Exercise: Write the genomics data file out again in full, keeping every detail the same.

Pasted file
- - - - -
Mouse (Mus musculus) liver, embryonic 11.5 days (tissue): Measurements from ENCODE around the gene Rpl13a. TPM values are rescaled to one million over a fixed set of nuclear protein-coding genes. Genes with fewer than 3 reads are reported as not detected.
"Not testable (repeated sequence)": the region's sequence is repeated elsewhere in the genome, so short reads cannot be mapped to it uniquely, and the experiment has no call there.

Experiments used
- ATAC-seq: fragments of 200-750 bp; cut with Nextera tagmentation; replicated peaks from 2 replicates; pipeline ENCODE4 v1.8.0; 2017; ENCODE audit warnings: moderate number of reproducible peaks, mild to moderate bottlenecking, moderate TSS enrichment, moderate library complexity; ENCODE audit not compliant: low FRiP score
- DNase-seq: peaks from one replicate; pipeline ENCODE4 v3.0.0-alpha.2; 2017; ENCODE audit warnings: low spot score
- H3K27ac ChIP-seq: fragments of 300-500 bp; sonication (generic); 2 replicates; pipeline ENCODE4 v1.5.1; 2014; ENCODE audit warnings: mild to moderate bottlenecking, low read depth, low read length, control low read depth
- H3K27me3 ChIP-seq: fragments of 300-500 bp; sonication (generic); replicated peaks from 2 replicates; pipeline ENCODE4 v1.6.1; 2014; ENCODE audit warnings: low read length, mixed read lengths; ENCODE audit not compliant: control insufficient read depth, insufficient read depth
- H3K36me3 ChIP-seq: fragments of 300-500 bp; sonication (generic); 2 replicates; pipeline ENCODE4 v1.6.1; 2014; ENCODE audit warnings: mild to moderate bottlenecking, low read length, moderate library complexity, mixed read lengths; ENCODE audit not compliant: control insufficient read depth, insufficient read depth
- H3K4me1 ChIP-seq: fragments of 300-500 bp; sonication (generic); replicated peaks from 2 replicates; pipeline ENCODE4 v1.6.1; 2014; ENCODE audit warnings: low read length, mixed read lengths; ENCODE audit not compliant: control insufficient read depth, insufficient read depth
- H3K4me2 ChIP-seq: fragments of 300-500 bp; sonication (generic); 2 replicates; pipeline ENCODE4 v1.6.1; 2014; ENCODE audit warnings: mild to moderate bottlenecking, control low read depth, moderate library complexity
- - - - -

Mouse (Mus musculus) liver, embryonic 11.5 days (tissue): Measurements from ENCODE around the gene Rpl13a. TPM values are rescaled to one million over a fixed set of nuclear protein-coding genes. Genes with fewer than 3 reads are reported as not detected.
"Not testable (repeated sequence)": the region's sequence is repeated elsewhere in the genome, so short reads cannot be mapped to it uniquely, and the experiment has no call there.

Experiments used
- ATAC-seq: fragments of 200-750 bp; cut with Nextera tagmentation; replicated peaks from 2 replicates; pipeline ENCODE4 v1.8.0; 2017; ENCODE audit warnings: moderate number of reproducible peaks, mild to moderate bottlenecking, moderate TSS enrichment, moderate library complexity; ENCODE audit not compliant: low FRiP score
- DNase-seq: peaks from one replicate; pipeline ENCODE4 v3.0.0-alpha.2; 2017; ENCODE audit warnings: low spot score
- H3K27ac ChIP-seq: fragments of 300-500 bp; sonication (generic); 2 replicates; pipeline ENCODE4 v1.5.1; 2014; ENCODE audit warnings: mild to moderate bottlenecking, low read depth, low read length, control low read depth
- H3K27me3 ChIP-seq: fragments of 300-500 bp; sonication (generic); replicated peaks from 2 replicates; pipeline ENCODE4 v1.6.1; 2014; ENCODE audit warnings: low read length, mixed read lengths; ENCODE audit not compliant: control insufficient read depth, insufficient read depth
- H3K36me3 ChIP-seq: fragments of 300-500 bp; sonication (generic); 2 replicates; pipeline ENCODE4 v1.6.1; 2014; ENCODE audit warnings: mild to moderate bottlenecking, low read length, moderate library complexity, mixed read lengths; ENCODE audit not compliant: control insufficient read depth, insufficient read depth
- H3K4me1 ChIP-seq: fragments of 300-500 bp; sonication (generic); replicated peaks from 2 replicates; pipeline ENCODE4 v1.6.1; 2014; ENCODE audit warnings: low read length, mixed read lengths; ENCODE audit not compliant: control insufficient read depth, insufficient read depth
- H3K4me2 ChIP-seq: fragments of 300-500 bp; sonication (generic); 2 replicates; pipeline ENCODE4 v1.6.1; 2014; ENCODE audit warnings: mild to moderate bottlenecking, control low read depth, moderate library complexity